Joy and sadness join hands on this album. "Joy" because that's the nature of this free bop band, with Joe Fonda on bass, Lou Grassi on drums, Mark Whitecage on alto saxophone and clarinet, and Thomas Heberer on trumpet. "Sadness" because one of the four leaders of the quartet, Roy Campbell Jr, is no longer among us. His contribution to the band, as a musician and as a composer was quite critical and that can be heard, especially because the band had been playing together for thirteen years when Roy Campbell passed away.
For Thomas Heberer to fill this gap is a true challenge, not only because of the human interaction with the rest of the band, but also because he musically comes from a different background, the European free improv scene, with the ICP Orchestra but also with his own music, which is more avant-garde than free jazz.
The Nu Band's music is characterised by a very open approach to composed themes, which set the scene, and then the band goes on a journey to explore the team, as you might expect from the genre. They sing, they swing, they dance, they bop, they can holler like the blues, but then they loosen up and go on a wonderful expansion of their own compositions. There are few bands like them, and I must say that Thomas Heberer does a great job here, feeling clearly part of the band, and not just a replacement, penning two compositions for the band, and without trying to emulate Roy Campbell, his sound has never been so soulful or bluesy as on this album.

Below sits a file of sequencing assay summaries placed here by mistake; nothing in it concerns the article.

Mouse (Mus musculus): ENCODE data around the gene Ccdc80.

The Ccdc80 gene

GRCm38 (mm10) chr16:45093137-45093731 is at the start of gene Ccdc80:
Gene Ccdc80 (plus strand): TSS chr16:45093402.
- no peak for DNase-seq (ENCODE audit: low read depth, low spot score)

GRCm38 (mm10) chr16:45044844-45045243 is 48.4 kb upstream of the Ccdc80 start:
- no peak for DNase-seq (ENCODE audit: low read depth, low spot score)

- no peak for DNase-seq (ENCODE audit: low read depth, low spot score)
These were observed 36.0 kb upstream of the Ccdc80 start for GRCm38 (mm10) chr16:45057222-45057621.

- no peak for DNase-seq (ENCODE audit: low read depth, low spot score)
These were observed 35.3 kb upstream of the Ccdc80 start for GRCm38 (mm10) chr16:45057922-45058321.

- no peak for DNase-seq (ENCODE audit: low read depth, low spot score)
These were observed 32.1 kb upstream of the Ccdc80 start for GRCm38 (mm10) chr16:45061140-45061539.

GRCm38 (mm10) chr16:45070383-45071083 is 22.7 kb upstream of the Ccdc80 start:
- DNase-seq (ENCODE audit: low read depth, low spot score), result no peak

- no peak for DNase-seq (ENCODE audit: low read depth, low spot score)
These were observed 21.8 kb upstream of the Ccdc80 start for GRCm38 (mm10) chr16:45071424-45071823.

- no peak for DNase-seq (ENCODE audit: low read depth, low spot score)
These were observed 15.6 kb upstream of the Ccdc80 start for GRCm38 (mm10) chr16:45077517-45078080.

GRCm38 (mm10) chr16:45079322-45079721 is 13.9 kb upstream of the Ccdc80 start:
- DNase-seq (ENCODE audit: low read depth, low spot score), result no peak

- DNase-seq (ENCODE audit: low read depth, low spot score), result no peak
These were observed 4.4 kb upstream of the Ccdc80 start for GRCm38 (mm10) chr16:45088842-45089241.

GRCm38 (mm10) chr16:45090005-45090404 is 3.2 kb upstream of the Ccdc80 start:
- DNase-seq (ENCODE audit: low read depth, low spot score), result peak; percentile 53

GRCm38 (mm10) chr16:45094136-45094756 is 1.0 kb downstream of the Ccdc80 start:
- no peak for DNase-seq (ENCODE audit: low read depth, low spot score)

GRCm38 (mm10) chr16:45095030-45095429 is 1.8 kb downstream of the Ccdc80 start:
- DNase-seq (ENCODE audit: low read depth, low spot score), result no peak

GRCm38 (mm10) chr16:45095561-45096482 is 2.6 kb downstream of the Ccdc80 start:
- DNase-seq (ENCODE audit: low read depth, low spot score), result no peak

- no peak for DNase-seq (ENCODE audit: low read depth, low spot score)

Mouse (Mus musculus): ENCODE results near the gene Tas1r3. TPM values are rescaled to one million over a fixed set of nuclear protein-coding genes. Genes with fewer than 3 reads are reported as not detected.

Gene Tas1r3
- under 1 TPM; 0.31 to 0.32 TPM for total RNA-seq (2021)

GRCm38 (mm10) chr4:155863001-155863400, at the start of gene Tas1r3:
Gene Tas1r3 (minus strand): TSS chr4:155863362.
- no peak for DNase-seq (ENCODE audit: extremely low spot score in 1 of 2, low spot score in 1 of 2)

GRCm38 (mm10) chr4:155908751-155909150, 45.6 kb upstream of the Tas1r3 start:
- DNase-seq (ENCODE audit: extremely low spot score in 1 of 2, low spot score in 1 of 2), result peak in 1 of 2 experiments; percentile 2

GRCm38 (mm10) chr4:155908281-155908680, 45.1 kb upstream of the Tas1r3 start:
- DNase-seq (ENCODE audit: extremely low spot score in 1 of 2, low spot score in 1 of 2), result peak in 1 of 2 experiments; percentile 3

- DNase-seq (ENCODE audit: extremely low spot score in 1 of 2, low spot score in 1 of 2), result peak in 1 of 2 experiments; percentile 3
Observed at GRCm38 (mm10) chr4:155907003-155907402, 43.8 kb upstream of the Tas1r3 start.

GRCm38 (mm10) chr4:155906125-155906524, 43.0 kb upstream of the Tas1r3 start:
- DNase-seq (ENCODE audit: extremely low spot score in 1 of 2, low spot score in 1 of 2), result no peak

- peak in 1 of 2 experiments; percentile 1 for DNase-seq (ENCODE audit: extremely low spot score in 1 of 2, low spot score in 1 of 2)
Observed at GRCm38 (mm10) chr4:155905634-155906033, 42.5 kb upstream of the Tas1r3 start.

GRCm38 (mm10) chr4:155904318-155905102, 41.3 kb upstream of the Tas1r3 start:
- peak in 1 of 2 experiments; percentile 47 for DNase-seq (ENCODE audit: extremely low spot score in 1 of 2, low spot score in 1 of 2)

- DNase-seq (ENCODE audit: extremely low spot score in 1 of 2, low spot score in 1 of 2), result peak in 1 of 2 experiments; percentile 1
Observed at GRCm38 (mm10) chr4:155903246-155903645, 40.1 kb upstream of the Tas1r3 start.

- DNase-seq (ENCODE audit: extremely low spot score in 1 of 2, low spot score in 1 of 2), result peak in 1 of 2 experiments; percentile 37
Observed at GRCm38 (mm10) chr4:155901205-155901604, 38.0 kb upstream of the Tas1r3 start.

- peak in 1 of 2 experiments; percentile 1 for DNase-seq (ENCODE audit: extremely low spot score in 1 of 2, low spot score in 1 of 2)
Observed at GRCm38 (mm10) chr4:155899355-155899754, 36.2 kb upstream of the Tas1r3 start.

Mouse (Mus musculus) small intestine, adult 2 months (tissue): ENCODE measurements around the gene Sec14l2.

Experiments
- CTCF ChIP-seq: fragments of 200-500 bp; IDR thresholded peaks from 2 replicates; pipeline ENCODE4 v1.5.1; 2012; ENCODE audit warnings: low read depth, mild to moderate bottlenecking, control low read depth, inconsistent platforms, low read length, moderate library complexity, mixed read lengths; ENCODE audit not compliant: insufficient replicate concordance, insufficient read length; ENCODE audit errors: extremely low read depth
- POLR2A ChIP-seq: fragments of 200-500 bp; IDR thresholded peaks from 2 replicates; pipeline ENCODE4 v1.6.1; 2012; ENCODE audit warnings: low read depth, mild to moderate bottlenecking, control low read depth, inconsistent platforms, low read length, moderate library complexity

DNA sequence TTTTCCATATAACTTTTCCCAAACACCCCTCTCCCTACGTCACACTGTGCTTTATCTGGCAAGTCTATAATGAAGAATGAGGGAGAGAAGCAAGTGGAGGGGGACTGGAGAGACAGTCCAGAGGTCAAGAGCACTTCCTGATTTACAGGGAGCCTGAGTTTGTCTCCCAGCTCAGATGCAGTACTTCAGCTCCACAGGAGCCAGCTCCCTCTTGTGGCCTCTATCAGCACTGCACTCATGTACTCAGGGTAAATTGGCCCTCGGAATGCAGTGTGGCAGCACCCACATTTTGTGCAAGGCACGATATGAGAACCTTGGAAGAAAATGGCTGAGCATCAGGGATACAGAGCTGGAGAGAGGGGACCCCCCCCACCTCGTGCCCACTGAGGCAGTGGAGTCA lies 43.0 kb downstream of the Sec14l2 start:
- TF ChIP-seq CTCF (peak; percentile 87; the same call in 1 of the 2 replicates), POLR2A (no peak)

The music is again phenomenal, a treat for the ears, and again delivered by all four musicians. But so are the compositions : the slow "Dark Dawn In Aurora" sounds like instant standard, the long "Time Table" is more abstract in nature and "5 O'Clock Follies" is a joyful swinging piece. And that's the great thing about this band, they play jazz, in all its varieties and subgenres and blend it into one coherent and highly enjoyable whole.
Listen to "Dark Dawn In Aurora", as recorded by your humble servant last year in Brussels.